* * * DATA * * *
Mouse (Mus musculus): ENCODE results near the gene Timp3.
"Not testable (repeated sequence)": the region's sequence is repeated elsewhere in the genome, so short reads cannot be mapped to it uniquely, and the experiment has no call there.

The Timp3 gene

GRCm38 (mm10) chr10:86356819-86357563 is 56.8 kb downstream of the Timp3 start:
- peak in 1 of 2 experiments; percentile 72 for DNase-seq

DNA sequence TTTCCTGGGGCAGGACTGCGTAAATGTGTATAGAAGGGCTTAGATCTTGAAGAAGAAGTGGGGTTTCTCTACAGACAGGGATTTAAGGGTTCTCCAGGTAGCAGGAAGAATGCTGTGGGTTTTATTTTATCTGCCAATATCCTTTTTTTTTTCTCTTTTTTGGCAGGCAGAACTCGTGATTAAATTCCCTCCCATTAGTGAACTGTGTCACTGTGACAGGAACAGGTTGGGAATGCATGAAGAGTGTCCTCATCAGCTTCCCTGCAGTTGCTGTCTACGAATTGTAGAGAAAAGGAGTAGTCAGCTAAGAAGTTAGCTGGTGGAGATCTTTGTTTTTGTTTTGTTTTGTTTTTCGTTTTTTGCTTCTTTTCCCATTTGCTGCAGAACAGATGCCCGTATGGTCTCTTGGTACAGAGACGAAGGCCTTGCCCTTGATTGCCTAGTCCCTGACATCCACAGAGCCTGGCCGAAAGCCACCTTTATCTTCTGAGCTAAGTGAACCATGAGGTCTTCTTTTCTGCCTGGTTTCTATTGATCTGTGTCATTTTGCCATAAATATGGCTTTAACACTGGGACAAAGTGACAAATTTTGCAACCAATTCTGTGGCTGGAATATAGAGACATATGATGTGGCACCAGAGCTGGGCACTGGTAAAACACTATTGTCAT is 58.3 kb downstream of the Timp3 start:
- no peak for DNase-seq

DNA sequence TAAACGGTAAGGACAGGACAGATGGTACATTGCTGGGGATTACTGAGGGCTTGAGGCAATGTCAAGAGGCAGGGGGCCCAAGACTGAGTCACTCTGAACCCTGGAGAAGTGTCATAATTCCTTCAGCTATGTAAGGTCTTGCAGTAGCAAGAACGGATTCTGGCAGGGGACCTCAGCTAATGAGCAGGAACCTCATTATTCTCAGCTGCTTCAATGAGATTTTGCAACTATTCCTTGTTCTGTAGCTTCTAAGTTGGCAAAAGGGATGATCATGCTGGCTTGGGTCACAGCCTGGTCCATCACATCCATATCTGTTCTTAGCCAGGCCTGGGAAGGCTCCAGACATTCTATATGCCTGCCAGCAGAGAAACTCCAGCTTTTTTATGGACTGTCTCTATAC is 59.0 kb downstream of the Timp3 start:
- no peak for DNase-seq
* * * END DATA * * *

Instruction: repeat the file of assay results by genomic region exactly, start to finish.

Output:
Mouse (Mus musculus): ENCODE results near the gene Timp3.
"Not testable (repeated sequence)": the region's sequence is repeated elsewhere in the genome, so short reads cannot be mapped to it uniquely, and the experiment has no call there.

The Timp3 gene

GRCm38 (mm10) chr10:86356819-86357563 is 56.8 kb downstream of the Timp3 start:
- peak in 1 of 2 experiments; percentile 72 for DNase-seq

DNA sequence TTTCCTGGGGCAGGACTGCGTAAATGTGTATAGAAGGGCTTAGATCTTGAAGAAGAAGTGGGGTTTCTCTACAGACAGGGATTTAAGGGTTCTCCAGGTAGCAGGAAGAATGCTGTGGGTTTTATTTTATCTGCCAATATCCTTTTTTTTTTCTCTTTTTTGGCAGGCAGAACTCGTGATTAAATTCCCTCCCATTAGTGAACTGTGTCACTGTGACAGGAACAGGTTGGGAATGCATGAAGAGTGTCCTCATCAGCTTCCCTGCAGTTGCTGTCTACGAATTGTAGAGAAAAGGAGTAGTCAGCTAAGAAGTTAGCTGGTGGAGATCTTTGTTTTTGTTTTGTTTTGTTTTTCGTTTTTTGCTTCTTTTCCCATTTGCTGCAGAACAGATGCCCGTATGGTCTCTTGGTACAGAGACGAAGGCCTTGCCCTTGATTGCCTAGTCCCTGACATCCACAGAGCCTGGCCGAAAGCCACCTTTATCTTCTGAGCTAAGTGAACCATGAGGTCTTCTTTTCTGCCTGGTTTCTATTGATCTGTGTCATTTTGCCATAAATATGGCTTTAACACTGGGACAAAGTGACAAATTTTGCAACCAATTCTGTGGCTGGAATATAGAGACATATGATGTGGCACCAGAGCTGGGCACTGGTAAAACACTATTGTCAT is 58.3 kb downstream of the Timp3 start:
- no peak for DNase-seq

DNA sequence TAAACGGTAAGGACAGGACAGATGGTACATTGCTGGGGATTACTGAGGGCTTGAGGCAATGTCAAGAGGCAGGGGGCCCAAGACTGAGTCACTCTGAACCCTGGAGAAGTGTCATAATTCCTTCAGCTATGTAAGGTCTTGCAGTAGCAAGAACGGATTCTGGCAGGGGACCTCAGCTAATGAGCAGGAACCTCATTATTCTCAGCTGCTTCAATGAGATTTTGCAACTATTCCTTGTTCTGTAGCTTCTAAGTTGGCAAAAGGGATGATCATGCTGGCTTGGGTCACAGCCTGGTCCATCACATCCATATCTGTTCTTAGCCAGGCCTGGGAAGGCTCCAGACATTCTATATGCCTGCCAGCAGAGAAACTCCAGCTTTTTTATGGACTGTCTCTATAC is 59.0 kb downstream of the Timp3 start:
- no peak for DNase-seq